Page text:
Seeing that this is your 5th bridge, if they all have similar failures, I'll probably try to do something different. Simply replacing components will not be solving your problem and you'll just end up with the same thing. Certainly it looks like your entire setup needs significantly better cooling since it appears that your sink is barely warm yet your components must have got blisteringly hot.

Overall I'd check for:

1. Proper heat-sinking setup. Do you have a photo? One possible option is to ditch the silpad and use separate small heatsinks per switch.

2. High inductance bus and wiring - will cause excessive losses = heat + switch / diode failure. It looks like your components all have long legs meaning they were probably connected with soldered wires? This isn't an ideal setup, probably a good idea to make some sort of laminated PCB or keep your wire loops as small as possible, though I guess that's difficult without a double layer PCB.

3. Is your driver up to task? - what driver are you using? What MOSFET switch are you using? Is is necessary to use such a big Fet?

4. Redundant Diode - good FETs have optimized body diodes these days, adding external diodes may not be required and may be detrimental for a variety of reasons.. in this case it looks like those diodes are very unhappy!

5. Consider perhaps IGBTs - they may be suitable for your use and typically have excellent co-pack diodes, and prices are very good these days!

6. Resonant frequency - may be excessively high - increase switching losses

7. Gate Drive voltage - too high a frequency can cause your gate drive voltage to drop especially if your driver / power supply is not up to it, leaving your switches in sub-saturation

8. GDT - I assume you're using a GDT - is the GDT the right material? Have you scoped the gate voltage during operation?

9. Finally, maybe also try lowering your duty cycle with an interrupter - I presume you're running near CW to get these kinds of heating on the TO264/220 tabs!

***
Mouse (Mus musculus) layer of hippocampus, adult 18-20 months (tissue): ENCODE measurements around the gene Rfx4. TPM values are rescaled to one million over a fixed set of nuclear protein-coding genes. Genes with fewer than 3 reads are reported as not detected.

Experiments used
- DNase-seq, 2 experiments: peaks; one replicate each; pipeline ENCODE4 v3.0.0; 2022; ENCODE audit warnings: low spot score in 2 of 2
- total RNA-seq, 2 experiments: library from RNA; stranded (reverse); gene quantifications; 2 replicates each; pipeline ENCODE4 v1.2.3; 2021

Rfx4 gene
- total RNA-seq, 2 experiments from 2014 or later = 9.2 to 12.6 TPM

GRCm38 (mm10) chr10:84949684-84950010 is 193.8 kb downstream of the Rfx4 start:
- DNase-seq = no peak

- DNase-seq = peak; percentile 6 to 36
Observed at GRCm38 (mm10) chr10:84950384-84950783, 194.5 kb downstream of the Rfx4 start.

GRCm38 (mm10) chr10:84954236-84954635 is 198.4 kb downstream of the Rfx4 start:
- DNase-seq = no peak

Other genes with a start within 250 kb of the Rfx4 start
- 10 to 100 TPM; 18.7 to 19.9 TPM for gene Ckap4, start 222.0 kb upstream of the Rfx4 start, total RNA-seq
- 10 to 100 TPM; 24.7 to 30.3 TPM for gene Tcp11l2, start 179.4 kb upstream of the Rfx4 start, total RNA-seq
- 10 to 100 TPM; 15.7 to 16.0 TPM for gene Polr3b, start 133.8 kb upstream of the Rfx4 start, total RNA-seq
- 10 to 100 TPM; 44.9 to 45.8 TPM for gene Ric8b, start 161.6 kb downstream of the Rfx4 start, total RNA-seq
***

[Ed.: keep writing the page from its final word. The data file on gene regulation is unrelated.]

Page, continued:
Overall for this kind of heating to occur my immediate guess is insufficient gate drive of the switches as the biggest problem + insufficient sinking and high duty cycle.

Need to have it on hand to investigate properly though since I'm just making wild guesses but good luck!

Last edited by loneoceans; 04-16-2016 at 03:24 AM.
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Old 04-16-2016, 03:41 AM #1637
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Default Re: Tesla Coil Build Thread

I think it all came down to the silpad he was using since it was (I think) excessively thick and of poor thermal impedance (high).

Isolated individual heatsinks would be best but I don't think it's an option for him. He's had heatsink isolation issues since bridge 1.0, resulting in most/all of the previous failures.

IIRC he's running a >1.3kW CW single resonant coil off of 340Vbus at >200KHz. I'd have to dig through emails but I'm sure he can answer specifics better. He's using my overall designs, though there will be layout differences in his iteration for sure. I have body diode blocking and bypassing diodes in my build because I found that if ever driven into the capacitive region the commutation through the body diode would cause failures when running CW. I haven't had a single FET fail in my iterations based on this design so far.

Hopefully the new silpads do the trick!
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Old 04-16-2016, 04:29 AM #1638
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Default Re: Tesla Coil Build Thread

Here are two photos of my bridge. By just looking at the bridge this should answer some of your questions. The bridge is free standing but my next one will be a PCB board lay out.
I'm willing to say 95% of this coil is based off Sigurthr's design. With that said I have done all the physical construction (or destruction).
I am using the USSSTC driver(are you familiar). The coil runs CW right now because I don't have the kit yet for the interrupter.

From the variac to the bridge I have a voltage doubler 344VDC. The coil did run fine with or without it. Pulling 16A and 12A respectively. With the doubler and the variac at 100% the coil had an out out of 1.3kW. Without the doubler it peaked around 850-900Watts. For two weeks I was awe struck by how amazing a 1.3kW SSTC was! Then one day after about 4-5 mins of 60% power. It simply shut down. I replaced a fet. It fired up for a second then donezo.